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Was Jesus a Socialist or a Capitalist? by Johnnie Moore

Was Jesus a Socialist or a Capitalist?Was Jesus a Socialist or a Capitalist?

Jan 4, 2013

It would not surprise me if Jesus recruited his disciple Matthew, Capernaum’s chief tax collector, just to get one more taxman off the street.

After all, any honest interpretation of Scripture should reject today’s popular notion that Jesus promoted a system of massive wealth redistribution that makes the government God. That’s “socialism,” not Christianity.

It does surprise me, then, when liberal politicians don the caps of rookie theologians, and argue that Jesus would not be in favor of capitalism.

Liberals go on tirades against inoffensive manger scenes set up at Christmas time, make an all-out war against any religious symbolism in public schools and deny that America was founded upon Judeo-Christian values—despite those values being etched in marble all over Washington.

But, when they want to justify the redistribution of wealth…then, they name-drop their buddy, Jesus.

Amazing.

These revisionist “theologians” are not reading the Bible Christians have read for centuries. Maybe they should make reading the Gospels one of their New Year’s resolutions.

When they do, they’ll discover several “troublesome” things.

First, Jesus encouraged his followers to exclusively practice voluntary, personal charity. At no point—either in Jesus’ ministry or in the ministry of the early church—were Christians forced to surrender their money so that elders might distribute it to others. On the contrary, they were encouraged (even in Acts 4:32-35) to give voluntarily, and they did so.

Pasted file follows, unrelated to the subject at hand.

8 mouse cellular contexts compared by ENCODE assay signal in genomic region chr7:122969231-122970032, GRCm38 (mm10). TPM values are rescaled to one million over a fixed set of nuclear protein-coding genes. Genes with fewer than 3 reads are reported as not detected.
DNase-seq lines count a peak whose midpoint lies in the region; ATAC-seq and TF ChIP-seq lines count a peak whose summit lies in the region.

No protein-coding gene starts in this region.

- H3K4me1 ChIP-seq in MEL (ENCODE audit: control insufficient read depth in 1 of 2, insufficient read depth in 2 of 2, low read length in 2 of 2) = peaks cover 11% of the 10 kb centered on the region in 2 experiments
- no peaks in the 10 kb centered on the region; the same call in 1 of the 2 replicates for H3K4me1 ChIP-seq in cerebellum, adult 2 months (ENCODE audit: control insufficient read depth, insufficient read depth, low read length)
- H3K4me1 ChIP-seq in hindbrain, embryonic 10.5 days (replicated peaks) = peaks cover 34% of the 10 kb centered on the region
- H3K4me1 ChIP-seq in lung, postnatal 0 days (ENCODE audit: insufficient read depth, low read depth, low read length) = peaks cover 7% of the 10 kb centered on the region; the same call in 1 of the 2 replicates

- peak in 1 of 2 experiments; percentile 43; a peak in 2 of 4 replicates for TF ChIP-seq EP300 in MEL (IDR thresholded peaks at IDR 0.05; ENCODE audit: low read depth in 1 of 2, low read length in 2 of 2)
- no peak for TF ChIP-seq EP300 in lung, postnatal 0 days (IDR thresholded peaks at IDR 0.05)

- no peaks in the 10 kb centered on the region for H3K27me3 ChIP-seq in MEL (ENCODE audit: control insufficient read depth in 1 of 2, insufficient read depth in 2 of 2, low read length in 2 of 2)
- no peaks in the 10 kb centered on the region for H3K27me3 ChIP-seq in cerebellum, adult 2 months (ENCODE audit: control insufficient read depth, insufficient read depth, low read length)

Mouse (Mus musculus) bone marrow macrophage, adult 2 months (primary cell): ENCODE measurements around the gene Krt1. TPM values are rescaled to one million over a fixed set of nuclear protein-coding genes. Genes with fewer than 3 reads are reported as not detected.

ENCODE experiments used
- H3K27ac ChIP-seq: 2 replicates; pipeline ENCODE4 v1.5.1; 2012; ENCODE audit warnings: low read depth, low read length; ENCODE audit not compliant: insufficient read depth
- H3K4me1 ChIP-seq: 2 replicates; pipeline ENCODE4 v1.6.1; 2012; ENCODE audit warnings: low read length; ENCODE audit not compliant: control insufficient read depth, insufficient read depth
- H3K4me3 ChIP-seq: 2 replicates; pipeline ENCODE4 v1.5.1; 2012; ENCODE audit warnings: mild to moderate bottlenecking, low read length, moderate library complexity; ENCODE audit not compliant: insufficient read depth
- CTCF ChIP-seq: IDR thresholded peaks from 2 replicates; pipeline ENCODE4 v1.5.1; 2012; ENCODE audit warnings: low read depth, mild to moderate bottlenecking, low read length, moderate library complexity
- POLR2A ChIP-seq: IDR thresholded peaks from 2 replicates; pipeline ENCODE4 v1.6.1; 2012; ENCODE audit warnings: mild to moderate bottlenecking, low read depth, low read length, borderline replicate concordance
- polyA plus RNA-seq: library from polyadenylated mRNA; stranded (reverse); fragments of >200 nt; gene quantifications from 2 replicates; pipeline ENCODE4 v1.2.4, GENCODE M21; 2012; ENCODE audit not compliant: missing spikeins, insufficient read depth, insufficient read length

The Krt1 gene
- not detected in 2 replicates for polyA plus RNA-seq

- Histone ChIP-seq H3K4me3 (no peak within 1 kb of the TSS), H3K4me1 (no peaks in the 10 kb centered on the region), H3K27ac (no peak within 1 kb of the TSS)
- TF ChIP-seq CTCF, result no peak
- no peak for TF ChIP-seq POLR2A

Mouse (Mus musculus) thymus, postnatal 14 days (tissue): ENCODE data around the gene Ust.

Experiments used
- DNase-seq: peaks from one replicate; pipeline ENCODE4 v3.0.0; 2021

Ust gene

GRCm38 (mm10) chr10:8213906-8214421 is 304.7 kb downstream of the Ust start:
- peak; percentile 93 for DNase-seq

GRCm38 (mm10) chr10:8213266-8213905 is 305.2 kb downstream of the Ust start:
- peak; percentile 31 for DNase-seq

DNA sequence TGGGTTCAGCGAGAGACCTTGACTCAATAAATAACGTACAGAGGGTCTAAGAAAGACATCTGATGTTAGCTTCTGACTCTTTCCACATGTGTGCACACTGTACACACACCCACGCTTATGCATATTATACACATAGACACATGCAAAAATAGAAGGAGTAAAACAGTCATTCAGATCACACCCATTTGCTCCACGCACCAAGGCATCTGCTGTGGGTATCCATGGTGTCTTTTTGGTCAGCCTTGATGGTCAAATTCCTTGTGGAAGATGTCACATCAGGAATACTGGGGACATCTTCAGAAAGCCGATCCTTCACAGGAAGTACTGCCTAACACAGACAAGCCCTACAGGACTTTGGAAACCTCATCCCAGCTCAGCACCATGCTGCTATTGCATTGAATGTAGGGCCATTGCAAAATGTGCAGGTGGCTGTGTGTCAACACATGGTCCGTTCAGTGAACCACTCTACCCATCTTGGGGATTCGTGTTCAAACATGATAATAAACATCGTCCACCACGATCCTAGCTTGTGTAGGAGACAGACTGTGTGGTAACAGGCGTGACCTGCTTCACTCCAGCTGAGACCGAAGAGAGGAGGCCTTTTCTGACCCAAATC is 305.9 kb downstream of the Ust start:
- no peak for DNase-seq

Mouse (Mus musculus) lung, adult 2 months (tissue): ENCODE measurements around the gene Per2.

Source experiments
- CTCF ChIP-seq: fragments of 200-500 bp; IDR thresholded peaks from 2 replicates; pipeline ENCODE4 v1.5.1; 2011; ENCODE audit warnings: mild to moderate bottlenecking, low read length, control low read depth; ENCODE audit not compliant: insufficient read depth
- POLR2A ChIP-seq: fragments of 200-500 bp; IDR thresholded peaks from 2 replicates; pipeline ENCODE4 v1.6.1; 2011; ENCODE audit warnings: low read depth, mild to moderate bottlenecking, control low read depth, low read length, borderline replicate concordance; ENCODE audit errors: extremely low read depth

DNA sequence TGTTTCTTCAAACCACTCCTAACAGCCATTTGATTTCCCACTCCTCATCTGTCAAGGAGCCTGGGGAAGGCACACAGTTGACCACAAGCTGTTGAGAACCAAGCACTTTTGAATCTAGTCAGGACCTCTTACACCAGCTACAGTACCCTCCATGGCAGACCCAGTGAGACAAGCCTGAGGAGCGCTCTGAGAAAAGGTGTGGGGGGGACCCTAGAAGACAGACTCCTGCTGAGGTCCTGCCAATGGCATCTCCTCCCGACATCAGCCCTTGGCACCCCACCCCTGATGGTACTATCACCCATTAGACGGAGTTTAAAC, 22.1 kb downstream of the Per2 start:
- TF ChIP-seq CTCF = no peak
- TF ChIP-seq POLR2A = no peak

Secondly, in two awfully capitalistic moments, Jesus once stated outright that “a worker deserves his wages (Luke 10:7),” and delivered an entire parable praising the profitable, investment strategy of some workers while condemning the single man who didn’t make a profit as “wicked and lazy.” Jesus even says, when the servant returns with no profit, “you should have put my money on deposit with the bankers, so that when I returned I would have received it back with interest. (Matthew 25:14-27)” Jesus liked bankers.

Thirdly, Jesus didn’t see the government as the answer to society’s greatest moral and social ills. In fact, up until the very end of his life, he fought against his own disciples who were imagining a revolution that would end in Jesus being set up as an earthly king. He once said, “My kingdom is not of this world. If it were, my servants would fight… (John 18:36)” Continue reading

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